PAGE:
Results 1 to 9 of 9

Thread: You really can't go back...

  1. #1

    You really can't go back...

    Yesterday, I lost my C: and while I was trying to get it working (it's toast) I decided to format and install Windows on an old 5400 rpm Sata drive.

    Slow doesn't describe it... You just can't go back.

  2. #2
    Oh also grabbed an old drive out of my stack for a left overs build.

    It apparently was a SATA 1.
    My internet download speed is faster than that now..

    Apart from some very long load times things was quite ok once everything was loaded into RAM.

  3. #3
    Originally Posted by TorTorden View Post (Source)
    It apparently was a SATA 1.
    Rarely a limiting factor for mechanical HDDs, outside of the newest drives in purely sequential transfers.

    A cheap SSD plugged into an SATA 1 port has orders of magnitude better random access performance than the fastest 15k rpm mechanical drive money can buy plugged into a modern SAS port with eight times the bandwidth.

  4. #4
    Originally Posted by TorTorden View Post (Source)
    It apparently was a SATA 1.
    My internet download speed is faster than that now..
    It's great isn't it!

    Consumer WAN links that outperform performance-focused (at the time) local mainline storage in just a few years, it's really quite something!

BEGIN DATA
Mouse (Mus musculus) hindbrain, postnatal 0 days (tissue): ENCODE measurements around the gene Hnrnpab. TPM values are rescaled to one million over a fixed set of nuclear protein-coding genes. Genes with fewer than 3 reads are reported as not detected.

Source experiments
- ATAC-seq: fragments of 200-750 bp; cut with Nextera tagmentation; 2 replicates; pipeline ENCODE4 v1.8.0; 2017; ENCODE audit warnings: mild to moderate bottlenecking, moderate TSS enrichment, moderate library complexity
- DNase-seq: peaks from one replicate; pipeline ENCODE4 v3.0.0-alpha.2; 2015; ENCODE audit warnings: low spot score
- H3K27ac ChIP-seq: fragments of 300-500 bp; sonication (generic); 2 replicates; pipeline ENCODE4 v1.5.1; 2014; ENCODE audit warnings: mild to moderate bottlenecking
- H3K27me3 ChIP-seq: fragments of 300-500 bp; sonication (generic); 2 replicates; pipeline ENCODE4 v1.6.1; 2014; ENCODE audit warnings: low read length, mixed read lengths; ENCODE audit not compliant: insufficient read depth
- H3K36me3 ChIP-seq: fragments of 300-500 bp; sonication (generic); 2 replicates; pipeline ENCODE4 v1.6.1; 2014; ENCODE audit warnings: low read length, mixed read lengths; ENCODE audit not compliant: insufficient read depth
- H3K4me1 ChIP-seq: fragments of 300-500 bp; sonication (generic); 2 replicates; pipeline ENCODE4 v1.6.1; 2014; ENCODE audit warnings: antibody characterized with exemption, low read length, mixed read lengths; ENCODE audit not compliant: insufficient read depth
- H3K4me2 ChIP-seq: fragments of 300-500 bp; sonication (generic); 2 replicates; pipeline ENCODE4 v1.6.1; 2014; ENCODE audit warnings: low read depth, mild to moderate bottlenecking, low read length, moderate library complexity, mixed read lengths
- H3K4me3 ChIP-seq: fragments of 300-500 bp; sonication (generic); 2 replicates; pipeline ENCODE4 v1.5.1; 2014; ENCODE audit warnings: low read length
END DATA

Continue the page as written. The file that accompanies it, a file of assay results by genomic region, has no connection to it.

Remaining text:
5. #5
    Originally Posted by TorTorden View Post (Source)
    My internet download speed is faster than that now..

    Apart from some very long load times things was quite ok once everything was loaded into RAM.
    Yes I often felt to be faster with a good old SATA hard disk than with an SSD

  6. #6
    Originally Posted by Patrick_68000 View Post (Source)
    Yes I often felt to be faster with a good old SATA hard disk than with an SSD
    Wouldn't necessarily say that.
    a decent SSD is 10 faster than a SATA 1 drive, that's assuming you can max bandwidth on either.

    I personally didn't get as much of a massive boost moving to SSD as most where claiming though.
    But for the longest time before then was running at least three drives in striped RAID for OS and games.

    Now if I had been on a laptop and not a 60lbs full-tower pc then that would have been a smidge more a boost.

  7. #7
    Originally Posted by Patrick_68000 View Post (Source)
    Yes I often felt to be faster with a good old SATA hard disk than with an SSD
    That would be "a cheap, terrible, or really old SSD". For pure serial read or write I can see better rust-spinners beat bottom-rung solid-state, but as soon as any seeking is involved or you stop fishing storage from the bargain bins behind the store, there's no competition.

  8. #8
    Yeah it's slow, yet it's still chugging along.

  9. #9
    Originally Posted by TorTorden View Post (Source)
    Wouldn't necessarily say that.
    a decent SSD is 10 faster than a SATA 1 drive, that's assuming you can max bandwidth on either.

    I personally didn't get as much of a massive boost moving to SSD as most where claiming though.
    But for the longest time before then was running at least three drives in striped RAID for OS and games.

    Now if I had been on a laptop and not a 60lbs full-tower pc then that would have been a smidge more a boost.
    I was talking about a Sata II or III hard disk.

    And in a classic office use like internet browsing and office pack software.

    Of course start the computer is always very fast with an SSD.

    And responsiveness is better with an SSD but not always

    As sait Cmdr TorTorden : "Apart from some very long load times things was quite ok once everything was loaded into RAM"